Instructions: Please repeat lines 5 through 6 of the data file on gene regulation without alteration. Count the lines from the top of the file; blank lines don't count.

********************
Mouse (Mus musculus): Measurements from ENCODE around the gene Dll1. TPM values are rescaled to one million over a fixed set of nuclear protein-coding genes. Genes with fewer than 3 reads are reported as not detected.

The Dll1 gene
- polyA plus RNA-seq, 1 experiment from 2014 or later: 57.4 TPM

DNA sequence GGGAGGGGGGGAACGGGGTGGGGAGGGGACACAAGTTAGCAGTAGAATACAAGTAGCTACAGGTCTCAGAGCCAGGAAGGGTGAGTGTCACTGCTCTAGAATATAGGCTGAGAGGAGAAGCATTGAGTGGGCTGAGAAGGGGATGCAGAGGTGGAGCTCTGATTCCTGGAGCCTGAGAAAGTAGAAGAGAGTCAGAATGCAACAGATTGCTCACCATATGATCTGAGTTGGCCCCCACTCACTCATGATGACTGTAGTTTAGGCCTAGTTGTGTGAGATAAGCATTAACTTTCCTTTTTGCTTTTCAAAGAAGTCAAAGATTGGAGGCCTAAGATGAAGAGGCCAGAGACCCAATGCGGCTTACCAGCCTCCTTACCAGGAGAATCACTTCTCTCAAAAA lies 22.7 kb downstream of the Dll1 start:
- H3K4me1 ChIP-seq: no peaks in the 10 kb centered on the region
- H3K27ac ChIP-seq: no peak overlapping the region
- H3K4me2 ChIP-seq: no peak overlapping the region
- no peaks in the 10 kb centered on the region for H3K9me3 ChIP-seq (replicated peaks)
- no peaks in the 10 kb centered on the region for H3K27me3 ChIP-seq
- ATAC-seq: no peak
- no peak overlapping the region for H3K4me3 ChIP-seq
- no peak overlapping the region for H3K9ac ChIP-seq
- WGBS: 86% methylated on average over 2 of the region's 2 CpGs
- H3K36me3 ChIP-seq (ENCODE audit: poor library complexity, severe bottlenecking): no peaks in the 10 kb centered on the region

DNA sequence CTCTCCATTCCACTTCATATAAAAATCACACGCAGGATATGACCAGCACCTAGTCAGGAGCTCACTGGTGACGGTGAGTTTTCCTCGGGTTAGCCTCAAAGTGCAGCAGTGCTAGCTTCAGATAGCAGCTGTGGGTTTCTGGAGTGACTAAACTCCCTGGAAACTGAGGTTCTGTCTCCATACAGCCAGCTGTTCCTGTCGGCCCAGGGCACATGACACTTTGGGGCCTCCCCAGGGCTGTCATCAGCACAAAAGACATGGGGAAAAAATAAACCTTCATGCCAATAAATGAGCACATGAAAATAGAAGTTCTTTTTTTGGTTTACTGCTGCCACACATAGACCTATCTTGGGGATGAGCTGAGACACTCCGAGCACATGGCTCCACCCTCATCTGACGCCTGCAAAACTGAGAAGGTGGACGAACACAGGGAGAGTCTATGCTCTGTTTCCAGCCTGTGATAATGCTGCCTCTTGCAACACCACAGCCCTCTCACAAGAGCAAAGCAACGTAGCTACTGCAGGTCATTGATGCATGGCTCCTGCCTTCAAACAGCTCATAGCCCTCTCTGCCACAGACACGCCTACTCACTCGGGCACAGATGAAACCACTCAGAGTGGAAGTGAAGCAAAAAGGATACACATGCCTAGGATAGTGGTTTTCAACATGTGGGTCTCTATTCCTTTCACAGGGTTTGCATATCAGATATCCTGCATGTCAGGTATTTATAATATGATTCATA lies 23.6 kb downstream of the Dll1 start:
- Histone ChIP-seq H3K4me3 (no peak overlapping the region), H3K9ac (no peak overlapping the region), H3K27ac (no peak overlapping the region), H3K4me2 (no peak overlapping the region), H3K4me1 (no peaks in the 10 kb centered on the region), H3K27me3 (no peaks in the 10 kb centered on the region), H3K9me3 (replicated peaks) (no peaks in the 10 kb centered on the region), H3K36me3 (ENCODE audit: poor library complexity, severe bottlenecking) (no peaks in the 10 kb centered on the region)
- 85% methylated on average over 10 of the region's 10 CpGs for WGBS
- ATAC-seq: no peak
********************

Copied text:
- H3K4me1 ChIP-seq: no peaks in the 10 kb centered on the region
- H3K27ac ChIP-seq: no peak overlapping the region